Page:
We had a sparse turnout this month (as we did last month). One thing notable: We had two visitors, Tammy and Bridget from Modis, who came to give their organization some exposure to our group. Because there are many more people who read the email than attend the meeting, I suggested that they might be better served to be mentioned here. Modis provides a service to connect companies which have staffing needs to the talent to fill those needs. I will ask them to fill in the details in a separate message of their own in this mailing-list.

Modis has offered to sponsor our January meeting and provide refreshments (soft drinks and pizza were suggested.) Since they will be the ones organizing the refreshments, I will leave it to them to leave a message about the details, but I think that an RSVP would be in order, just so they can plan on how many people to provide for. During the meeting, they will give a description of the services they offer. We will still have our regular program as well.

Although I doubt that this is necessary, I should mention that I have no connection to Modis or their representatives aside from what has been described in this message. If there are other corporate interests who would like to sponsor a future meeting and give a brief talk on why they want to contact linux-o-philes, I will be glad to make some similar arrangements.

For the December meeting (unless someone has another suggestion,) we will proceed with the "programming workshop" program. If anyone who is familiar with a particular language would like to contribute, I would welcome their contribution. This could work out to be a several-month topic if there is enough interest.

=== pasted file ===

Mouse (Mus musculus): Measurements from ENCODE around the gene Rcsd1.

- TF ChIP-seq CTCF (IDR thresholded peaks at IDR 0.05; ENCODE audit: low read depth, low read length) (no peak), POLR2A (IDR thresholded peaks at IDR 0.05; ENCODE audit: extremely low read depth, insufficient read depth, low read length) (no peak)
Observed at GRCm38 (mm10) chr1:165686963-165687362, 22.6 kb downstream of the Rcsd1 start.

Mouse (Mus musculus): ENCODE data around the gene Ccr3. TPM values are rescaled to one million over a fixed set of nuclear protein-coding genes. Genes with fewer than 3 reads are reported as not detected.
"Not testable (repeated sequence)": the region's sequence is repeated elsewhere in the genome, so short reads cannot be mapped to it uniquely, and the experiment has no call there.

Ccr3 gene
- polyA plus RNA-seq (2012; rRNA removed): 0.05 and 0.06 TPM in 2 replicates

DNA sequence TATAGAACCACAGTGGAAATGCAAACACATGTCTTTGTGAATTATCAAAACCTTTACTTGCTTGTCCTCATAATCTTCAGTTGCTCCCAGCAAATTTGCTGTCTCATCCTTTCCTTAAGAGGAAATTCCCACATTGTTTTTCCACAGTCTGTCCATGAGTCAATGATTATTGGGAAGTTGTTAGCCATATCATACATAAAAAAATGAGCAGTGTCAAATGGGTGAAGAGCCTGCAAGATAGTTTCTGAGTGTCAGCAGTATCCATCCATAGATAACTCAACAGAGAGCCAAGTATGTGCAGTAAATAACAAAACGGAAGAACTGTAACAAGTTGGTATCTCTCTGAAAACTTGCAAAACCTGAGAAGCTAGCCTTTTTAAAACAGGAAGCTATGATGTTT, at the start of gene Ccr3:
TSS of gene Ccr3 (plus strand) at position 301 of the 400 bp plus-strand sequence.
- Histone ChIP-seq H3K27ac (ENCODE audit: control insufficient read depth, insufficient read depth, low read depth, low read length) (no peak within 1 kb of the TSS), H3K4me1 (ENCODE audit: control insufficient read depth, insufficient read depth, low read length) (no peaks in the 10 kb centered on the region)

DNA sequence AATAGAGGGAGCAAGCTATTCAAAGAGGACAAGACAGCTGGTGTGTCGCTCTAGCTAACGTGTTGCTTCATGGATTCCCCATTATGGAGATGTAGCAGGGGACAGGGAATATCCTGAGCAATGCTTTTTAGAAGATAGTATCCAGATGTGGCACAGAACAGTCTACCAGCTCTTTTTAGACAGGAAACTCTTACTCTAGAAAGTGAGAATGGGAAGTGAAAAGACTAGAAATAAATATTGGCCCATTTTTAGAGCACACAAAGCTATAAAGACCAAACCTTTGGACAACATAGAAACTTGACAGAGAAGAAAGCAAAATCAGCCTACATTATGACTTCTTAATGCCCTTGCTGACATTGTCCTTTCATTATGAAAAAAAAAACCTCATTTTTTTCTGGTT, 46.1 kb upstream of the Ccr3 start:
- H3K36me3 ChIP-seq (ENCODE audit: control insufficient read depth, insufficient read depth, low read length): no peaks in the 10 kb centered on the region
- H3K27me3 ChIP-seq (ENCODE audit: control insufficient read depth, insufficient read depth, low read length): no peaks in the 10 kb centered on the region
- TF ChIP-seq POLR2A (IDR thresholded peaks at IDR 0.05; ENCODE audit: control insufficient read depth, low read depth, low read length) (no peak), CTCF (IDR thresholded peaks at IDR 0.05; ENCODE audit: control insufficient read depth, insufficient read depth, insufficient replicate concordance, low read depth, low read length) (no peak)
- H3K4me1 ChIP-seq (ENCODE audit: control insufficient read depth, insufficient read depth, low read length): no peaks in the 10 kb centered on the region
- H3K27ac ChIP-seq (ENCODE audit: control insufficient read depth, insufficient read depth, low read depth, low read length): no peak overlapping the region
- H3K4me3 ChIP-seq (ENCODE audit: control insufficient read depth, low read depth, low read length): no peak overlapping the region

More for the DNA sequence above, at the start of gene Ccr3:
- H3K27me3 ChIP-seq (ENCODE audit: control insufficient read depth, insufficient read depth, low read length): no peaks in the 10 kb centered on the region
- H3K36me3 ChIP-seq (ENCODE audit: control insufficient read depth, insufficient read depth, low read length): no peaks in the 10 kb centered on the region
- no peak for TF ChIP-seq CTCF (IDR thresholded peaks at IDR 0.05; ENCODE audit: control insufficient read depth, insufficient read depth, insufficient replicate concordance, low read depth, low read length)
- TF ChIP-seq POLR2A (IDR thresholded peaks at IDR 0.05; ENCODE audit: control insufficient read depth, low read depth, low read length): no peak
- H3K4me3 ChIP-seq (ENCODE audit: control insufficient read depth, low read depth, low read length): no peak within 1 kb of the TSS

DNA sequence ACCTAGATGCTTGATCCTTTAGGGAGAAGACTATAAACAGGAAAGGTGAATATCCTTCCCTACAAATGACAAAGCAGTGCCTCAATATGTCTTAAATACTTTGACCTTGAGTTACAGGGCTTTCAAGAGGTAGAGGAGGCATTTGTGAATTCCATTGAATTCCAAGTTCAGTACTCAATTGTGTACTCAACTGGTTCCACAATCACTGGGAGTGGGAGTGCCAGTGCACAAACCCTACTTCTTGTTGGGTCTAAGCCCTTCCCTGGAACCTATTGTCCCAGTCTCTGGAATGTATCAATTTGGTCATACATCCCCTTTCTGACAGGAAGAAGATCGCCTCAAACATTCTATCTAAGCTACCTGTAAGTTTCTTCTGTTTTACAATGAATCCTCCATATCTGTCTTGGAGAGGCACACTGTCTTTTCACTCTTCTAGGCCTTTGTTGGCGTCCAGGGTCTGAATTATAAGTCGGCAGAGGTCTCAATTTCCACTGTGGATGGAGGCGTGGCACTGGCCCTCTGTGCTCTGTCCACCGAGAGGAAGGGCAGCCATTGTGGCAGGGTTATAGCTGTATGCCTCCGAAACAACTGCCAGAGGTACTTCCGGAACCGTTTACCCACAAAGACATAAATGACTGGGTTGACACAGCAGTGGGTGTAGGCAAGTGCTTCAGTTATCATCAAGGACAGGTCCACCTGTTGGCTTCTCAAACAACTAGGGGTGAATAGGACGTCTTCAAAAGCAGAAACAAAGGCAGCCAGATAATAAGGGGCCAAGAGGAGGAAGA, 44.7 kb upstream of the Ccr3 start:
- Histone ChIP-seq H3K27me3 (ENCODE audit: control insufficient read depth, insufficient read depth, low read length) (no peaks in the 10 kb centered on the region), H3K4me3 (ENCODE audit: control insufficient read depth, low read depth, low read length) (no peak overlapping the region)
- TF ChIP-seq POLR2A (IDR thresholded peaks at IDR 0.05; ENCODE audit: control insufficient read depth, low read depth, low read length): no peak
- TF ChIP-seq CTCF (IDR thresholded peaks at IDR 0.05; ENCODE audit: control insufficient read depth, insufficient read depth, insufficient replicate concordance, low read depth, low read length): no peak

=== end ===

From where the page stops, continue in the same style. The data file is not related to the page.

I will cover C and AWK for sure. Jose has offered to talk about NetLogo. I will try to find someone, or learn enough, to talk about Python as well.

Program notes from November meeting:

I gave a demonstration of the Audacity software package, showing various functions that I use frequently. I often use it for splitting large files into smaller ones. The example I used was a capture of an audio cassette (played into the LINE-IN port) which had many songs on it. I selected one short song to work with because the computer I was using was slow. I demonstrated using the "crop" function to separate that song from the rest of the file, and also demonstrated various functions that Audacity offers, such as:

It was noted that many of these functions introduce some distortion to the music. For example, changing the pitch one octave up, then changing it one octave down gives you a noticeably different sound than the original.

One thing I have done since the meeting (which I had hoped to do at the meeting, but dropped due to lack of time to prepare) was to work on an audio track I had captured in a wilderness setting with some bird calls on the track. I had several problems to overcome:

I ran a frequency distribution on a section of the track that had only the bird calls, then another section with wind noise and noticed that almost all of the wind noise was below 2KHz, while the bird calls were around 3KHz. My first effort was to run a high-pass filter (or low-frequency-blocking filter) set just below 3KHz. This eliminated almost all of the wind noise. I followed up with a band-pass filter to select only sounds near 3KHz.

Next, I ran a "Normalize" on the results to bring up the volume to an acceptable level. There remain a few "weird" sounds (the footsteps and wind noise primarily) that were loud enough and broad-spectrum enough to survive the 3 KHz selection filters. But overall, there is quite a lot of nothing-but-bird remaining on the track. (Anyone who is interested, email me privately and I can forward the starting, interim and final results.)

Anyway, that's just one more example of a way that you can use Audacity.

Please feel free to suggest ideas for the programming language workshop meta-topic. And, as always, any other ideas for the meeting programs are always welcome.


Minutes/2007/11 (last edited 2009-07-31 22:38:52 by BenFrancis)

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